They really don’t make them like this any more.
- Type: Tin-lined casserole in hammered finish with an iron handle fastened with three rivets
- French description: Casserole étamé et martélé avec queue de fer munie de trois rivets en cuivre
- Dimensions: 23cm diameter by 9cm tall (9.1 inches by 3.5 inches)
- Thickness: 3.5mm
- Weight: 3958g (8.7 lbs)
- Stampings: “Chaudronnerie Lefèvre Frères Villedieu (Manche)”, “23”, “EPH”
- Maker and age estimate: Lefèvre Frères; 1899-1919
- Source: Normandy Kitchen Copper
This is a true casserole — taller than a sauté pan, shorter than a saucepan, and older than either of them. This was the all-purpose cooking vessel from the 12th century France until the 19th, spanning the eras of open cooking fires, hearths, potagers, and finally enclosed stoves with hobs. I’m not entirely sure why the casserole fell out of favor but towards the end of the 19th century it was supplanted by the shallower sauté, the taller casserole russe, and the flared Windsor. If you do spot a real casserole, chances are it’s from the early to mid 19th century. (This one is a little later than that, probably 1900 or so.)
The old-fashioned proportions are beautiful to my eye. This is a hefty pan at 3.5mm thickness and the handle is generously proportioned.
The interior rivets are almost flush. I suspect the leftmost rivet has been repaired or possibly tightened with slightly less finesse than that with which the originals were inserted.
The handle is particularly fine. The texture is very smooth, and I doubt this is simply from human handling. It’s possible the handle was polished after it was cast. It is very pleasant to hold.
This pan was made by Lefèvre Frères in Villedieu. I don’t know exactly when this chaudronnerie was founded, but it existed from at least 1900 until 1980, when Maurice Lefèvre sold it to Etienne Dulin who remade it as Atelier du Cuivre. In its heyday, Lefevre Freres did beautiful work, including furnishing copper to Compagnie International des Wagons-Lits (CIWL), the company that operated glamorous train lines across Europe, including the Orient Express. (Something about the Wagons-Lits copper seems so romantic to me — I have a big 38cm rondeau as well as a little 16cm soup pot.)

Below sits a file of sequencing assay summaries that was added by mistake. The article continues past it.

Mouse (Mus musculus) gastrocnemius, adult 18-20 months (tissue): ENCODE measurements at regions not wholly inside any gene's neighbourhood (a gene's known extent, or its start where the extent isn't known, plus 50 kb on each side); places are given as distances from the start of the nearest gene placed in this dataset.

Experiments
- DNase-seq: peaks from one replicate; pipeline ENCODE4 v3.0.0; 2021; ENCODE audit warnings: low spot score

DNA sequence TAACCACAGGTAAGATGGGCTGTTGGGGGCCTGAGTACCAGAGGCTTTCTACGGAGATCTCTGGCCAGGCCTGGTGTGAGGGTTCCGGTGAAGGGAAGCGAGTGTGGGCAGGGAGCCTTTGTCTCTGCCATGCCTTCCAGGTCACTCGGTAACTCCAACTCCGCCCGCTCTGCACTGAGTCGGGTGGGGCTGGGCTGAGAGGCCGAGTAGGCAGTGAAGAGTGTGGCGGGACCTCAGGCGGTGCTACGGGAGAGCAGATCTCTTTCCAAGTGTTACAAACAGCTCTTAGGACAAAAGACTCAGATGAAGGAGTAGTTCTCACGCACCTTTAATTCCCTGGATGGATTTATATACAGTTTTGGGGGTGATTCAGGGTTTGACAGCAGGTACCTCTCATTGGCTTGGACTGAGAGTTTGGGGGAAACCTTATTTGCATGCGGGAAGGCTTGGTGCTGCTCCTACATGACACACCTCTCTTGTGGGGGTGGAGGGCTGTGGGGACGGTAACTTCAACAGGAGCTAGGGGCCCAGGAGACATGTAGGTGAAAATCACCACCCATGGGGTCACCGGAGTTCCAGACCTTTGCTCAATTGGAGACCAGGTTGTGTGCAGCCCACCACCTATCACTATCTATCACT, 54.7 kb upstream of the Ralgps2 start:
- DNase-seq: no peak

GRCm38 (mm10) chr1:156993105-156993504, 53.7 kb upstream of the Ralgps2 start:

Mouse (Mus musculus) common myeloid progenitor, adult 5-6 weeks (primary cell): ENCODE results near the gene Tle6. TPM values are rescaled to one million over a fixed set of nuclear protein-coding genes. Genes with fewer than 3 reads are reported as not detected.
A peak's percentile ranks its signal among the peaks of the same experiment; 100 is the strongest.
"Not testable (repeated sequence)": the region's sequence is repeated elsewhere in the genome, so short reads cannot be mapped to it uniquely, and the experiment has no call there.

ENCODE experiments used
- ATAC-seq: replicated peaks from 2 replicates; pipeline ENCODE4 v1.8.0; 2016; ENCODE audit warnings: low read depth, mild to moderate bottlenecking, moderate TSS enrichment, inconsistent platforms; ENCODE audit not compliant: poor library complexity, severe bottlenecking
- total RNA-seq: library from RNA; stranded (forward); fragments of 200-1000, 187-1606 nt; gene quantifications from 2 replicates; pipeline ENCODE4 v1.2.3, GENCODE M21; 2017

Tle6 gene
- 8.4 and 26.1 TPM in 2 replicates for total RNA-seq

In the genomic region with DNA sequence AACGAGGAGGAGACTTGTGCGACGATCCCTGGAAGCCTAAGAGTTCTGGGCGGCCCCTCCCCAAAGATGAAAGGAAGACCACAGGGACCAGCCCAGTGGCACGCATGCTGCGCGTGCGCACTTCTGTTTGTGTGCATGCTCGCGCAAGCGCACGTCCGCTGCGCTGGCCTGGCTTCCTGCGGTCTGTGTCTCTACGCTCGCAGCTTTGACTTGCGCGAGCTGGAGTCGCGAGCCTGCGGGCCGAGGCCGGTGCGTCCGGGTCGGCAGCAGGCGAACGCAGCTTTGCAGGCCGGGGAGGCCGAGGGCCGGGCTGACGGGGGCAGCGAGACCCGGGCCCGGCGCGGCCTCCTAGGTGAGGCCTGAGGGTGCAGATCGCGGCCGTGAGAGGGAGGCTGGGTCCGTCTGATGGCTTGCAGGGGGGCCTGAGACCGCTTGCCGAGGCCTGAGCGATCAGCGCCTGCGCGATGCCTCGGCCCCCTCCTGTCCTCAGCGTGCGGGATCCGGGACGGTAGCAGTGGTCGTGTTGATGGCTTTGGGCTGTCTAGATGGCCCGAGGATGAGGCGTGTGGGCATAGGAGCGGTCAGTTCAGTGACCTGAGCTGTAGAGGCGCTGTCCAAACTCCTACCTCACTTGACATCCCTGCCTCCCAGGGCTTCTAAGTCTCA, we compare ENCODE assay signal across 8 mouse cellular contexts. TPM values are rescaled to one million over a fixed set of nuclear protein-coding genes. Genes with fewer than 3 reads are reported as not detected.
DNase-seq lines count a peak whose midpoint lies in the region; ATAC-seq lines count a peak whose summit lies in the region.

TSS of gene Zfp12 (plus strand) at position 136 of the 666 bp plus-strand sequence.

This particular pan is stamped “23” for its interior diameter in centimeters, and the owner stamp “EPH.” Thanks to research by reader EJ Nagel, I now believe this is also a Wagons-Lits pan.
EJ Nagel suggests that EPH is likely the stamp for the Élysée Palace Hotel in Paris built in 1897-1899 by the Compagnie Internationale des Grands Hotels (CIGH), a subsidiary of CIWL that built and operated hotels in major European travel hubs to encourage travel on CIWL’s trains. CIGH was formed in 1894 and operated 25 hotels across Europe until the outbreak of war in 1914.
The Élysée Palace Hotel was located at 103 Avenue des Champs-Élysées and is considered one of the first Art Nouveau buildings built in Paris. It stood at the origin point of CIWL’s famous Orient Express from Paris to Constantinople and would have been a key component of the company’s strategy to attract and capitalize on the emerging international tourist class. The hotel combined lavish architecture and furnishings with modern innovations such as electric lights to complement CIWL’s brand of exciting yet comfortable long-distance luxury travel by train.
(Note in particular how the 1913 advertisement above highlights “le Five O’Clock-Tea,” clearly a clarion call to British travelers longing for some reassuring semblance of civility as they settled themselves in the wilds of the Continent.)
CIWL sold the hotel in 1914 but it continued to operate until 1919, when it finally closed, another victim of the economic collapse after World War I (and the end of the Belle Époque). In 1922, the French bank Credit commércial de France bought the building and made it their corporate headquarters. CCF was bought by HSBC in 2000 and the building became the headquarters of HSBC France. HSBC sold the building in 2009 to the sovereign Qatari Investment Authority and became a rental tenant with a ten-year lease; that lease expired in 2019, and in October 2019 HSBC announced plans to vacate. The building’s new tenants have not yet been announced.
If the Élysée Palace Hotel operated from 1899 to 1919, this provides the bookends for estimating the age of this pot. I had at first thought it to be a mid-19th century piece due to its casserole proportions, but thanks to EJ Nagel’s research, I know it is a bit later than that.
I am truly grateful to EJ for making the connection between the “EPH” stamp and the Élysée Palace Hotel and for reaching out to me. Thank you!
Now back to the pan.
The interior tin is old but intact. I’m sure this pan has been retinned multiple times over its history but the last tinning was some while ago. I’m actually just fine with this tin as it is.
I might have sent the pan for restoration but the tin doesn’t need to be redone and the character on the pan is just exquisite. It would be a shame to polish this off unless the pan were in dire shape — worn-out tin, out of round, loose handle, et cetera. As it is, it’s in its prime.
I have a real soft spot for weathered antique pans like this. I have some really big ones of similar feel and character and I love them, but let’s face it, they spend a lot of time waiting around for my next dinner for 60. This guy is sized for everyday cooking and it’s going to be a treat to use him.